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Americare Healthcare Services, LLC v. Akabuaku

Court of Appeals of Ohio, Tenth District

July 11, 2013

Americare Healthcare Services, LLC, Plaintiff-Appellee,
Ngozi Akabuaku et al., Defendants-Appellees, Asha M. Hussein, Defendant-Appellant.

APPEAL from the Franklin County Court of Common Pleas (C.P.C. No. 09CVH-11-17125).

Johrendt & Holford, and Andrew Mills Holford, for appellant.



{¶ 1} Defendant-appellant, Asha M. Hussein, appeals from a judgment of the Franklin County Court of Common Pleas granting the motion for reconsideration filed by plaintiff-appellee, Americare Healthcare Services, LLC, and thereby granting appellee's motion for injunctive relief. For the reasons that follow, the judgment of the trial court is affirmed.


{¶ 2} Appellee is in the business of providing home healthcare services and medical staffing to individuals, nursing homes, hospitals, medical providers, and other medical professionals. On November 16, 2009, appellee filed a complaint seeking injunctive relief and money damages against appellant, Ngozi Akabuaku, Wilson Anosiekwu, and Ngozi Akabuaku, dba The Angels Home Health Care Service ("Angels"). Appellee also filed a motion seeking a temporary restraining order and a preliminary and permanent injunction.

{¶ 3} As is relevant here, the complaint alleged Akabuaku, who was employed with appellee from 2005 to December 4, 2008, and appellant, who was employed with appellee from January 14, 2004 until January 11, 2009, were in violation of non-compete and non-disclosure agreements ("non-compete agreements") executed as a condition of their employment with appellee. The complaint alleged appellant signed non-compete agreements in multiple years, and the pertinent portions of the non-compete agreements are as follows:

2. Covenants of Nondisclosure. Employee agrees that he/she will not use at any time whether during or subsequent to this Agreement any Confidential Information for his/her own purposes, other than in connection with his/her regular activities for or on behalf of the Company. Employee further agrees to refrain from intentionally, directly or indirectly using, disclosing, disseminating, or publishing to or with any person, firm, company, organization or entity any Confidential Information. Employee acknowledges and agrees that the sale, unauthorized use, disclosure or dissemination of the Company's Confidential Information obtained by the Agent during his/her relationship with the Company constitutes unfair competition and in violation of this Agreement.
4. Covenant Not To Compete. Employee agrees that for a period of two (2) year[s] following the date of the termination of this Agreement, he/she will not solicit or have any contact with any of the Company's Clients, current Patients or Potential Client, whether or not such contact is initiated by a Client, Patient or Potential Client, to provide home health care services and/or ancillary or allied health services. Employee further agrees that he/she will not, in any manner, assist any other person, entity or organization in soliciting or contacting, directly or indirectly, for his/her own benefit or that of any other person, entity or organization, any Client, Patient, or Potential Client of the Company. Employee acknowledges that any attempt to solicit, contact, call on or take away any of the Company's Clients or Potential Clients either for herself or for any person, entity or organization, is considered unfair competition and therefore in violation of this Agreement.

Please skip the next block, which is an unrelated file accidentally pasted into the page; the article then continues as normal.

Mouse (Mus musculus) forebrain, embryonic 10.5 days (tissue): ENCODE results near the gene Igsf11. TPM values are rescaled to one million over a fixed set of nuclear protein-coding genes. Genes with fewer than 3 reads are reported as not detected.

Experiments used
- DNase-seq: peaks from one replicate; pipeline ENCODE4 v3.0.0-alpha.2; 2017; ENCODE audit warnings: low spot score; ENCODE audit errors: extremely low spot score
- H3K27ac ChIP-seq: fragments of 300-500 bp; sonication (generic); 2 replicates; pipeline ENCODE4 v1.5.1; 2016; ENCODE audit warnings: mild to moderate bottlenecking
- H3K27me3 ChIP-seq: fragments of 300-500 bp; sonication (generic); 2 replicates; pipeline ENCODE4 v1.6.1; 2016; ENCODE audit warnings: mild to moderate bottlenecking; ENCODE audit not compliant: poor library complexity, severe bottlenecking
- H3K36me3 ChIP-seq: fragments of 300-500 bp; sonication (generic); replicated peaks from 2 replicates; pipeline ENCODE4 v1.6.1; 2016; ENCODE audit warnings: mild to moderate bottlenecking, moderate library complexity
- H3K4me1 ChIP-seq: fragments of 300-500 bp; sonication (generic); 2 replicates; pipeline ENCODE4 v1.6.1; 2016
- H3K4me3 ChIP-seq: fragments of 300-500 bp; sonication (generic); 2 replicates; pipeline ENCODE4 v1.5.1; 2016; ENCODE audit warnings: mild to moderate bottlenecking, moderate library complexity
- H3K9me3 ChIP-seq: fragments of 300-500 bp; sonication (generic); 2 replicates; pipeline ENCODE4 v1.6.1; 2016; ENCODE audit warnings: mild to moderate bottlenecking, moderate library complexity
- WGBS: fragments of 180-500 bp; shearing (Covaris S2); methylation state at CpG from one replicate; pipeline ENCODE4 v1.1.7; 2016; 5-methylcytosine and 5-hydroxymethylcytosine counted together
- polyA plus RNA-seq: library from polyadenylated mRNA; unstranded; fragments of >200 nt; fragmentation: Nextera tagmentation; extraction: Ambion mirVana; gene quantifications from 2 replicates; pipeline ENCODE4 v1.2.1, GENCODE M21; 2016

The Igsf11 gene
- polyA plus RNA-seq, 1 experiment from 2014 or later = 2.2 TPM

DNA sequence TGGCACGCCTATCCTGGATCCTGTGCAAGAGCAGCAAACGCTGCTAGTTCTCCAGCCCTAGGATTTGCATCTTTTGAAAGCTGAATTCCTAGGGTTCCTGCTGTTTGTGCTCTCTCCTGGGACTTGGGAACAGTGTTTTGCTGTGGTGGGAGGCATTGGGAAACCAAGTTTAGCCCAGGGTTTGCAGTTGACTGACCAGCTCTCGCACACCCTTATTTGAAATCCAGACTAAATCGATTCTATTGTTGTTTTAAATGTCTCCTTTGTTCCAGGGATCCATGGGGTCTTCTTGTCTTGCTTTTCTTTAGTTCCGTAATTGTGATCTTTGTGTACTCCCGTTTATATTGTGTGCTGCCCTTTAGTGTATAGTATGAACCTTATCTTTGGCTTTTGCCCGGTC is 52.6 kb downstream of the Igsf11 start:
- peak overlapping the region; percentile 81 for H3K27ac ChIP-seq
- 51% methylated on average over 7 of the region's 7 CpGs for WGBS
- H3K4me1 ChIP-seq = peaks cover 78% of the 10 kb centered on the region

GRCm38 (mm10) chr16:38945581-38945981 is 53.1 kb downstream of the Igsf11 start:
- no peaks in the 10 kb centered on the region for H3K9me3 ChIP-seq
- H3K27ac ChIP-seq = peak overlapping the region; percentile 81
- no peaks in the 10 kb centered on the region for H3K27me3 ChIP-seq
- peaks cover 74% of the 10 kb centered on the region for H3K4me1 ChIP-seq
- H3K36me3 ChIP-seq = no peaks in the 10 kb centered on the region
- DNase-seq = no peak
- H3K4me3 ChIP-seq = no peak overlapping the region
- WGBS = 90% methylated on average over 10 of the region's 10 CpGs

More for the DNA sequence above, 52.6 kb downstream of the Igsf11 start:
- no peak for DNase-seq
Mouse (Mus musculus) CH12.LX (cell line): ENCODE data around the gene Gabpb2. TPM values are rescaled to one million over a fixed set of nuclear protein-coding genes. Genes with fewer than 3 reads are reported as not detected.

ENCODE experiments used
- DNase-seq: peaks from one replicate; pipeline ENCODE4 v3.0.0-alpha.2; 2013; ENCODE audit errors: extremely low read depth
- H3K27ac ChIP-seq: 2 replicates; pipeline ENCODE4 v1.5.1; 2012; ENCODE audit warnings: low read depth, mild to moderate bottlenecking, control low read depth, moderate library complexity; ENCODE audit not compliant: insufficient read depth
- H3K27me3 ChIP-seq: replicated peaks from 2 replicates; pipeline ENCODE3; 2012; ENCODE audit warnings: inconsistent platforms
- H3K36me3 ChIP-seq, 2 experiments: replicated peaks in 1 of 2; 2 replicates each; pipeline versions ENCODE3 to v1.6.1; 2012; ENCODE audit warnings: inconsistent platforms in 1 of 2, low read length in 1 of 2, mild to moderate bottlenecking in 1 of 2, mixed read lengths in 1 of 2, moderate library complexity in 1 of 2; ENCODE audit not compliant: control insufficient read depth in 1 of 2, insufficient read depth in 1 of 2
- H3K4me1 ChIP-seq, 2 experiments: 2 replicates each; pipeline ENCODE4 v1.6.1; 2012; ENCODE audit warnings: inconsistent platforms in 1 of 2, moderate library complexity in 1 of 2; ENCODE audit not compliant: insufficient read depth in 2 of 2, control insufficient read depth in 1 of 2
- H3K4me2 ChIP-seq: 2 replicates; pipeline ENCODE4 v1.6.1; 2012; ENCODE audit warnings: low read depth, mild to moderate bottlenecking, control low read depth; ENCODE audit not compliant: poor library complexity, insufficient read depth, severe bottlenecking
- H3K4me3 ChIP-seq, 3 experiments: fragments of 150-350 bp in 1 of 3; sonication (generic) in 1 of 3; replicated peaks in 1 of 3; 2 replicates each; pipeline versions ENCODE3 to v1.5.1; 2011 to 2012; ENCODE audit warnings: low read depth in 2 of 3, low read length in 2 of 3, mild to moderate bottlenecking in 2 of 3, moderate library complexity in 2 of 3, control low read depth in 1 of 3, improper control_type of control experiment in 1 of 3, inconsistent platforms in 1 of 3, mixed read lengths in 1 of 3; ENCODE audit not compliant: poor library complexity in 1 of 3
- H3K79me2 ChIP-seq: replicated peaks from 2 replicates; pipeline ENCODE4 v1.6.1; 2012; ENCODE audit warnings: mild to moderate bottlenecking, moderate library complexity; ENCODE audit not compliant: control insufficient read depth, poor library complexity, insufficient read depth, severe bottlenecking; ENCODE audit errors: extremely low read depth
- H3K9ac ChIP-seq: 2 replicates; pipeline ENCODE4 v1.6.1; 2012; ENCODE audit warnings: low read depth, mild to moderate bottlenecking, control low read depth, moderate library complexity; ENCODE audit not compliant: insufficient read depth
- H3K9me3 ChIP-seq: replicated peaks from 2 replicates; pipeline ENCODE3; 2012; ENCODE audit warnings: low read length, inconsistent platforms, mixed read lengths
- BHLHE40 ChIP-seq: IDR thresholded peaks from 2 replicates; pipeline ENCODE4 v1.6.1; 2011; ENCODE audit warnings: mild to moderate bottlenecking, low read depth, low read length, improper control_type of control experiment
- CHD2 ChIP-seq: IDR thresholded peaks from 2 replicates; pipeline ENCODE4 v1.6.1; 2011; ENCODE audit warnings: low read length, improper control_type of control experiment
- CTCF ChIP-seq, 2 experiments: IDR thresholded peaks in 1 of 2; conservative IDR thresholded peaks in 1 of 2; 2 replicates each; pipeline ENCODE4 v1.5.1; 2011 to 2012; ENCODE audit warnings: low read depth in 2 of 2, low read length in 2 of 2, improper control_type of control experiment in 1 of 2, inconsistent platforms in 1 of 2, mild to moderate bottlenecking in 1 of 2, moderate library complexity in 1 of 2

{¶ 4} After an evidentiary hearing, the trial court granted the motion for injunctive relief against Akabuaku. The trial court determined (1) the non-compete agreements were valid and enforceable, (2) Akabuaku violated the non-compete agreements, and (3) Akabuaku was tortiously interfering with appellee's other noncompete agreements. The trial court also found (1) the restraints of the non-compete agreements were reasonable and did not exceed what is reasonably required for appellee's protection, (2) the non-compete agreements did not impose an undue hardship on Akabuaku, and (3) the non-compete agreements' two-year period is typical. With respect to appellant, the trial court concluded appellant did not sign the January 2007 noncompete agreement, and, thus, as to her, the agreement was not enforceable.

{¶ 5} Akabuaku filed an appeal of the trial court's judgment and this court affirmed in Americare Healthcare Servs., Inc. v. Akabuaku, 10th Dist. No. 10AP-777, 2010-Ohio-5631. Thereafter, because the decision, with respect to appellant, was not a final order, appellee filed a motion for reconsideration regarding the trial court's decision denying injunctive relief as to appellant. In the motion for reconsideration, appellee argued the trial court failed to consider evidence that, regardless of whether or not she signed the 2007 non-compete agreement, appellant admitted signing the 2005 noncompete agreement prohibiting the same conduct.

{¶ 6} The trial court agreed that it failed to consider evidence regarding the 2005 non-compete agreement when it ruled on the request for injunctive relief Therefore, the trial court granted appellee's motion for reconsideration and granted appellee's request for injunctive relief against appellant.


{¶ 7} This appeal followed, and appellant brings the following two assignments of error ...

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